Heinz named Advertiser of the Year

Campaign’s Advertiser of the Year has to meet some pretty tough criteria. This category is not just about doing great creative work, it’s also about making sure the advertising is effective, which means sales results are imperative. It’s also about being a good client, about treating your agencies with respect, working in partnership and paying a proper price for the services they deliver.

Heinz... Advertiser of the Year
Heinz... Advertiser of the Year
This year, it was hard to find many advertisers that delivered all of these. Some had a consistently strong record of creative excellence, but were dogged by reports of poor agency management or had little evidence that the work they'd bought had significantly affected their business. Others achieved the effectiveness without the spark. Heinz, however, delivered across the board.

Heinz renewed its faith in advertising this year, and was rewarded with a strong agency partnership with McCann Erickson that delivered consistently strong work and significantly improved sales results.

Heinz's performance over recent years had been on the wane. Faced with a business that was underperforming, a new UK president, Doug Woodward, arrived in summer 2006 determined to change things. Together with a new chief marketing officer, Suzanne Douglas, from Australia, the pair committed to increase marketing spend by 40 per cent. They set about looking for an agency to help them do it and McCann Erickson was appointed in November 2006.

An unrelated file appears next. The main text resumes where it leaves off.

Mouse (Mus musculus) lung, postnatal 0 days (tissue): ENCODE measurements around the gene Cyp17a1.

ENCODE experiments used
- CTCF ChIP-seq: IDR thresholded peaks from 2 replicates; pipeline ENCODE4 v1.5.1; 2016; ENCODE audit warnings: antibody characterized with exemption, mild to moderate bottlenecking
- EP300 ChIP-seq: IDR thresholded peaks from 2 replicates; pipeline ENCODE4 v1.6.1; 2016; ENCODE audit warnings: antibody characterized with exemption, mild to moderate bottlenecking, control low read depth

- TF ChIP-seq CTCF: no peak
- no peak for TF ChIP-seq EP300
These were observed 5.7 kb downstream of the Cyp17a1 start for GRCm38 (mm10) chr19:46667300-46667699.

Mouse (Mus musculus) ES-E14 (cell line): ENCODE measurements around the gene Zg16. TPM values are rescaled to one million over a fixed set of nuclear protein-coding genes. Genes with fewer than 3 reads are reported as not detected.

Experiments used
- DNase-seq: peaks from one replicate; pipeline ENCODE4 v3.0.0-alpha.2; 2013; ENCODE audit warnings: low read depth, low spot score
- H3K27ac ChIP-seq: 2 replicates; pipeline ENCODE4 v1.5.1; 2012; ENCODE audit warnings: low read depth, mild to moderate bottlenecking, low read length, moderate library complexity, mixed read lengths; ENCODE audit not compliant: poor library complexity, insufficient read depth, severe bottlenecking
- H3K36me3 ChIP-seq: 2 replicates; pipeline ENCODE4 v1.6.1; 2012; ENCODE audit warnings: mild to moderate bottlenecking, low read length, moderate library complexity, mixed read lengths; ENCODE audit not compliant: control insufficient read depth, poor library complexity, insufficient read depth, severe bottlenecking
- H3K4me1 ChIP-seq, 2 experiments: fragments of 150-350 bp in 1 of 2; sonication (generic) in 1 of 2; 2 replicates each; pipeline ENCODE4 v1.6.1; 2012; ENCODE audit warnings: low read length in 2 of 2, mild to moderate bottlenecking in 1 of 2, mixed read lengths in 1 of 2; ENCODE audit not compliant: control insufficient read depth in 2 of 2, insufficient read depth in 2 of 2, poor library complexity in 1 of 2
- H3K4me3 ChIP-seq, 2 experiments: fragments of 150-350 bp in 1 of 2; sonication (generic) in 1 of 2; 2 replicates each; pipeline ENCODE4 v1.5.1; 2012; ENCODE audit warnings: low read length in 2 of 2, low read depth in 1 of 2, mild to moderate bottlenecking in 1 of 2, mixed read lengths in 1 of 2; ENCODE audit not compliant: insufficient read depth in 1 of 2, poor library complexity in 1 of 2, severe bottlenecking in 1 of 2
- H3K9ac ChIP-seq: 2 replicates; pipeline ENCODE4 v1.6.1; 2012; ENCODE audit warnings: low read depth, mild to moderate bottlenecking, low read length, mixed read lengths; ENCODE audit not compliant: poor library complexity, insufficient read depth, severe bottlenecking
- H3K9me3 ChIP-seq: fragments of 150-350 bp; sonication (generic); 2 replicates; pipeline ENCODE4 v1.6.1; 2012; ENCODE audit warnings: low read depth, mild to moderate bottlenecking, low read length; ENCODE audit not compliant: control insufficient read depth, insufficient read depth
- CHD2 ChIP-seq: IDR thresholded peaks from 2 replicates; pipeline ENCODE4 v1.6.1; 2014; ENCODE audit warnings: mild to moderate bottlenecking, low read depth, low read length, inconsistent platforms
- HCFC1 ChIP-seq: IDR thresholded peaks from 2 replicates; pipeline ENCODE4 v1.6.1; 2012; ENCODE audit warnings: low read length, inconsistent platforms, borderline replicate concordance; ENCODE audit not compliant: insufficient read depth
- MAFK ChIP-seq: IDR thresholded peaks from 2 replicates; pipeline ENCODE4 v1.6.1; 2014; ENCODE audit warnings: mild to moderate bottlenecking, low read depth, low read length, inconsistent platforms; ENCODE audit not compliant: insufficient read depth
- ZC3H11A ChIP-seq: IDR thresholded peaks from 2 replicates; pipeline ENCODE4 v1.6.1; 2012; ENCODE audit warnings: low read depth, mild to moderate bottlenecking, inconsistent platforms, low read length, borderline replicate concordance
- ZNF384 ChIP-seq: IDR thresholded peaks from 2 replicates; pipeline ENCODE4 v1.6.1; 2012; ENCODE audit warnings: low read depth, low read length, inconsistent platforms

Heinz, though, faced a problem. While it was still an iconic, distinctive brand and achieved a strong awareness, the world around it had changed. Not only was there serious competition from other brands and private labels, but consumers' food habits were changing. While there was a latent affection for its brands, there was still a sense that people might have forgotten how or why to use them.

Heinz needed help to get itself back as a contender for the nation's taste buds. Importantly, the effects of the Jamie Oliver-inspired wave of concern about food nutrition meant it was critical to emphasise the brand's real food credentials. Yet Douglas was also keen to avoid being too worthy.

She said: "The Heinz brand is a warm brand consumers love and really want to engage with. We don't need to be too serious about everything we do."

So, with that approach in mind, McCann was able to get on with its first job. The most famous campaign it developed for Heinz was for its Tomato Ketchup. Faced with tough competition from Branston claiming a product that contained more tomatoes, Heinz turned to quality rather than quantity.

Armed with the knowledge Heinz grows all of its own tomatoes, McCann developed a campaign focusing on its quality ingredients. One of the executions, "sliced bottle", picked up a gold in the Campaign Poster Awards in October. It did spark some "plagiarism" controversy, but there is no evidence that the ad's similarity to work for a Turkish ketchup brand is anything more than a coincidence. In terms of sales, the brand registered an 11 per cent increase by August 2007.

Salad Cream was a brand that was suffering. Consumers increasingly regarded it as staid and synthetic, seemingly preferring the more sophisticated taste of mayonnaise or other dressings. The "pourable sunshine" TV and print work evoked optimistic and happier summer days and, similar to Ketchup, sales results were impressive - up 18 per cent. More importantly, data supplied by Millward Brown suggested 64 per cent of those asked felt that the campaign made Heinz Salad Cream more appealing.